The American League East in 2012


Here’s the scary thing about the best division in baseball… one of the bottom-half teams could cost the other clubs dearly.

Do I expect Toronto to make a run at the playoffs? Nope. But they’re a decent team, and playing Boston, Tampa and New York as often as they so… more than a third of their season will be played against those three teams… the Blue Jays will be in a position to cost each a couple of victories.

Those victories could be the difference in a wild card slot or heading home after the regular season.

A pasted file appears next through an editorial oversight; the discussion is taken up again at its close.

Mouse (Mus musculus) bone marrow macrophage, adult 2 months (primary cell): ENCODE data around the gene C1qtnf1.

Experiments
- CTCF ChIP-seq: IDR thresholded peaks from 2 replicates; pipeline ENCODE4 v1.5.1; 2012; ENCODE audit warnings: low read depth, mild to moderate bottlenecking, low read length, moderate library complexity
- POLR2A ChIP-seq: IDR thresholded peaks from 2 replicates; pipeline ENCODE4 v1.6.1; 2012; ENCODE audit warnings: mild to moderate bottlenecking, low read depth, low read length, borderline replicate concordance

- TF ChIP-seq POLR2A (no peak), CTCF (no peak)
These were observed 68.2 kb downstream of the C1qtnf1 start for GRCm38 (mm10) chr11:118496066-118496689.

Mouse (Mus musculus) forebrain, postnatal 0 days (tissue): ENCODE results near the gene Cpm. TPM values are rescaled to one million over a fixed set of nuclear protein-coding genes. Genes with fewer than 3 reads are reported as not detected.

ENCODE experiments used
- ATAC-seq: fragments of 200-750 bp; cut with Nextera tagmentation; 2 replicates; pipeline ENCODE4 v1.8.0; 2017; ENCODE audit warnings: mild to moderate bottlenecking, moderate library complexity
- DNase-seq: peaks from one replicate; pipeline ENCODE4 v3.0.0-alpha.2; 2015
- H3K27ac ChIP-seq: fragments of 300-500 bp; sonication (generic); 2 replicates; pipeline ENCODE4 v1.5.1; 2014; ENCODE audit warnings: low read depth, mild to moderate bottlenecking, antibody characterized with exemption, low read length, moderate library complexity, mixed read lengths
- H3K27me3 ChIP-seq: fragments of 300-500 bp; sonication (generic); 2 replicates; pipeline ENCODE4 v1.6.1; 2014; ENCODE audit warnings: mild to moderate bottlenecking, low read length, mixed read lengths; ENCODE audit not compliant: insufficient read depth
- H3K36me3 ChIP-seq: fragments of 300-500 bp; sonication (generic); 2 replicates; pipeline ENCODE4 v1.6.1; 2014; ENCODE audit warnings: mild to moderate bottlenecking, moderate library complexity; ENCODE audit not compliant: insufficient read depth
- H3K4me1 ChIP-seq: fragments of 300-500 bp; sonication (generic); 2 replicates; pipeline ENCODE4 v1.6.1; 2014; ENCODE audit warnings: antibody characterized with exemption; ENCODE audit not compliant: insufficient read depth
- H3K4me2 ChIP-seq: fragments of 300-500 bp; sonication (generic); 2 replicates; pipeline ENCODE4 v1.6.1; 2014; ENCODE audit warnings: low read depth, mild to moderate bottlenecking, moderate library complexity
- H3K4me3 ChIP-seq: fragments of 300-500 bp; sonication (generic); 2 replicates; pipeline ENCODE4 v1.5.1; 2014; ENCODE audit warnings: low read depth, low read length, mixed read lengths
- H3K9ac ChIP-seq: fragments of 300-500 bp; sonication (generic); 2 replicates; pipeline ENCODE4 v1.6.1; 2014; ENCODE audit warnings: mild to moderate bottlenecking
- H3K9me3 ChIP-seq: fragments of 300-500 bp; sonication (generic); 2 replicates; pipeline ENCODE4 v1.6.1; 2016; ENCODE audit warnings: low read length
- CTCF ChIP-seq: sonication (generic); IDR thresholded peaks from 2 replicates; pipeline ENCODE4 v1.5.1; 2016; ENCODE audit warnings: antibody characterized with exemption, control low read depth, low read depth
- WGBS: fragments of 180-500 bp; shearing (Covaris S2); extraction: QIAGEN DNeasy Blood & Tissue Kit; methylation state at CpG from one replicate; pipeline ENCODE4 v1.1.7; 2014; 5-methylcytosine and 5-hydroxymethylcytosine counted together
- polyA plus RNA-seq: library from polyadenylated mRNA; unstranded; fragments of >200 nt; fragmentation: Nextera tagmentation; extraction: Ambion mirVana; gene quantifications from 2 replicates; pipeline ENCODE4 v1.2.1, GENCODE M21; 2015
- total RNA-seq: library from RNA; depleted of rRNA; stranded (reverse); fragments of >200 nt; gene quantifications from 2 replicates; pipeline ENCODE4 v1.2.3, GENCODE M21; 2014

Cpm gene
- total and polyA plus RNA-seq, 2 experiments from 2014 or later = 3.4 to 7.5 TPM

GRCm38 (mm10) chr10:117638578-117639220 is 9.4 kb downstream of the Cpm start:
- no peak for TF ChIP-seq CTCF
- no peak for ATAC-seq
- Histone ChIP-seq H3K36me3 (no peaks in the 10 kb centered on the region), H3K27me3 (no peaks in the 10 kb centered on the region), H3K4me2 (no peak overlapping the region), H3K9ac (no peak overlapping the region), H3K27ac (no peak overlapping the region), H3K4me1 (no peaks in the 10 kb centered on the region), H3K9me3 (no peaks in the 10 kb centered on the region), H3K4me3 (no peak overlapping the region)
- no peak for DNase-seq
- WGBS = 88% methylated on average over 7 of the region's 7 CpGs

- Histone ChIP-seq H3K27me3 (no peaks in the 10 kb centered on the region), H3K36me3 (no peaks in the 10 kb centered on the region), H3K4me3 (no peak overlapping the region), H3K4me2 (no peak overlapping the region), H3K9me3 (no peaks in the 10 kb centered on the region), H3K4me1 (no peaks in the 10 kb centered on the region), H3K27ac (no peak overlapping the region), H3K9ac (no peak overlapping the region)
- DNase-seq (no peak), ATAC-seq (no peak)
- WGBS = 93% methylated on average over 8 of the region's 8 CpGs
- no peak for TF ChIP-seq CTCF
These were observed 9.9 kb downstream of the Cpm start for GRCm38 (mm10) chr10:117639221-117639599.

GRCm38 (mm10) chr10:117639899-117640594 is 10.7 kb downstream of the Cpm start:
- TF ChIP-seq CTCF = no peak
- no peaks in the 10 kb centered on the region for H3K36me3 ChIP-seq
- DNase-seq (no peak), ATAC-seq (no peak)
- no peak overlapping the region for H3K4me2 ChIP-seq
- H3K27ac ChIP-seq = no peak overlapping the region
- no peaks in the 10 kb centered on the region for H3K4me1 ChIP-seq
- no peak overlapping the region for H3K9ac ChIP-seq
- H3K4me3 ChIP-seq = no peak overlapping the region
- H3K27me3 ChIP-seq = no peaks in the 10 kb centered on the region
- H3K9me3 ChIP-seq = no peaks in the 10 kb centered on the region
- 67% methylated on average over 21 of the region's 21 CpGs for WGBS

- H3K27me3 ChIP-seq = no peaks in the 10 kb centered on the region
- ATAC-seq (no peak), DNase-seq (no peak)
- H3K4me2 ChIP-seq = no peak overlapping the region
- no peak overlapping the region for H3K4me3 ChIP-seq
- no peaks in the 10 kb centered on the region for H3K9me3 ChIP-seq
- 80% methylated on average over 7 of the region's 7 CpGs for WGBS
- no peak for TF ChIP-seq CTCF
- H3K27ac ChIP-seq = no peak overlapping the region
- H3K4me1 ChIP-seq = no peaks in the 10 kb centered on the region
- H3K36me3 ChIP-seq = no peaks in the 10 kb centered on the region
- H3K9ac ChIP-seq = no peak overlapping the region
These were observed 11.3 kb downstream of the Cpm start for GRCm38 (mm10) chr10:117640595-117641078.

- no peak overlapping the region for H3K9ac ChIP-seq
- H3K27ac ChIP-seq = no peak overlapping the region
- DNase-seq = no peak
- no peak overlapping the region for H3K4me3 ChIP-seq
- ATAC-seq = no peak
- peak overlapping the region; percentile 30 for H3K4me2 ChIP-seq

Those victories could be the difference between a division crown and a wild card slot.

And those victories could screw up the seeding plenty… moving a first or fourth seed into third and fifth.

New York Yankees
What I expect in 2012: 97-65

What they did in 2011: 97-65

Key personnel changes: Added Micahel Pineda and Hiroki Kuroda (trade and free agent). And hey… Andy Pettitte may be back.

My expectations: I don’t have any questions about their pitching this season. I like it. To me it’s not one of the best in the game… easy people, it’s not... but it appears to be deep enough and consistent enough that during the regular season they are going to throttle teams when opponents are throwing the weaker portions of their rotations.

In the playoffs I’ll take the offerings of Tampa, California, and possibly even Boston ahead of New York’s starting staff. But…